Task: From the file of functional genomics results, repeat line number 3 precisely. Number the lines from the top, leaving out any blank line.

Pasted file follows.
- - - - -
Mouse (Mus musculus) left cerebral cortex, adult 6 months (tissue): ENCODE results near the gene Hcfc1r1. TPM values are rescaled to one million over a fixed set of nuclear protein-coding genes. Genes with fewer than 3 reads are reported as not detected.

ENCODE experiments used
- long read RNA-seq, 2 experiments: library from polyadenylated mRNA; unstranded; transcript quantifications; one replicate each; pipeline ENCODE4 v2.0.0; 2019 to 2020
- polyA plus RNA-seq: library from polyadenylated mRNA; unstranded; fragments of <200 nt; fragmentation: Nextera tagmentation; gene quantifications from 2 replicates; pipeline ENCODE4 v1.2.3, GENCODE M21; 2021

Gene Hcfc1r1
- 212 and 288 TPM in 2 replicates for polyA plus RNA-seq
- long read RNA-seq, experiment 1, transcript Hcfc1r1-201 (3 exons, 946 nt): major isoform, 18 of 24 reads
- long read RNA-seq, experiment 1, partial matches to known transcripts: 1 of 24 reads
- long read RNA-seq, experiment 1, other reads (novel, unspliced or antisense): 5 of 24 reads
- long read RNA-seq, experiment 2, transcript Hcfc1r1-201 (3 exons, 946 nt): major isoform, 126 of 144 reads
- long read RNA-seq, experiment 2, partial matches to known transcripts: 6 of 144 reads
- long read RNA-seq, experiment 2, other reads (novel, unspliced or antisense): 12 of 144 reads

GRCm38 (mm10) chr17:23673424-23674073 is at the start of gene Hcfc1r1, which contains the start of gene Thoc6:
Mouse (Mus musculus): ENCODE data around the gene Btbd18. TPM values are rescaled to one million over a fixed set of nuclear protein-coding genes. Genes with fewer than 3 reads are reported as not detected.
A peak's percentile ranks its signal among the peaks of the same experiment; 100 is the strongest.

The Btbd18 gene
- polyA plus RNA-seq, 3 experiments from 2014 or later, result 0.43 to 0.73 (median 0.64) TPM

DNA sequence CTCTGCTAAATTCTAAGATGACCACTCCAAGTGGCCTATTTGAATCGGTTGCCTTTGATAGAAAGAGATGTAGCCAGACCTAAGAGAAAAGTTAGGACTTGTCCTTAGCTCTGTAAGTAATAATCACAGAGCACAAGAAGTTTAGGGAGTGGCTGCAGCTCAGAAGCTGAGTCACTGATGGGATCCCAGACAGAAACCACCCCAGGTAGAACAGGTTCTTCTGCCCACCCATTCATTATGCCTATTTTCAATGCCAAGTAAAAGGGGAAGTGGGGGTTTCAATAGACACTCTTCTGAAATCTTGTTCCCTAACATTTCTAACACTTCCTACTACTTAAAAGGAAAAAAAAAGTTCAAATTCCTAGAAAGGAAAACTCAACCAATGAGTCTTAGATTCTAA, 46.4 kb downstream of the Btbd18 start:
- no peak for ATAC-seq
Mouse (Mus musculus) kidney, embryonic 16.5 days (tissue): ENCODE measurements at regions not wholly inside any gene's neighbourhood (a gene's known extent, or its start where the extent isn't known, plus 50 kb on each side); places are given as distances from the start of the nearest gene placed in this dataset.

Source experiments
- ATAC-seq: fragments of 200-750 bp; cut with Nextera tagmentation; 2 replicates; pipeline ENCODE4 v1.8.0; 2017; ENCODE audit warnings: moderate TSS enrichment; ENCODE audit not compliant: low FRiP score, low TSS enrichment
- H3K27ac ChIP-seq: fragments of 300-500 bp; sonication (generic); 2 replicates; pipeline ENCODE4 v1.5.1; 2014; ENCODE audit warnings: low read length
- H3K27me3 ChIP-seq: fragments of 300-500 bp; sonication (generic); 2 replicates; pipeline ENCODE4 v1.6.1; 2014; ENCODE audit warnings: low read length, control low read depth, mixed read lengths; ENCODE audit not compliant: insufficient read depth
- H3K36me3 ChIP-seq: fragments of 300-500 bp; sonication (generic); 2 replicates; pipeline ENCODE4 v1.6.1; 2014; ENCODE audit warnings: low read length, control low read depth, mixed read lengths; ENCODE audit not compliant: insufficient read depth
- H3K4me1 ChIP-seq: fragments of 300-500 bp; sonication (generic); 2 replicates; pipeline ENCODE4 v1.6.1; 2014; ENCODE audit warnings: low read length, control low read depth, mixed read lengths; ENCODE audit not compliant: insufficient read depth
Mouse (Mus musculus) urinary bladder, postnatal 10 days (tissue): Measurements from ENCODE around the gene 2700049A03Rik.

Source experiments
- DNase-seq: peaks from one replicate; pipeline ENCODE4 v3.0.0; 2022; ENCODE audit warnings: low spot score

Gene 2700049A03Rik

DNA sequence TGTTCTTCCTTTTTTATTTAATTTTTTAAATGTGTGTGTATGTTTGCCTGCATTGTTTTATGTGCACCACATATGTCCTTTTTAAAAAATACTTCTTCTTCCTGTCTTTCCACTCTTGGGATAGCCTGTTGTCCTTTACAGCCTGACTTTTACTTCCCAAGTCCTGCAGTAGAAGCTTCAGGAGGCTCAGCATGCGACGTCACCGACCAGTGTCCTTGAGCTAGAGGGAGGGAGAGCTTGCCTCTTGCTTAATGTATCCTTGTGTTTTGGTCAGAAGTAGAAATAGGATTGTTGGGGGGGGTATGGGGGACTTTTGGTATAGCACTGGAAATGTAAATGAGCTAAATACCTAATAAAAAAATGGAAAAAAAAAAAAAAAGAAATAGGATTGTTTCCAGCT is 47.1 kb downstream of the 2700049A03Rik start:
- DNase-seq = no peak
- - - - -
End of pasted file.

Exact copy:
- long read RNA-seq, 2 experiments: library from polyadenylated mRNA; unstranded; transcript quantifications; one replicate each; pipeline ENCODE4 v2.0.0; 2019 to 2020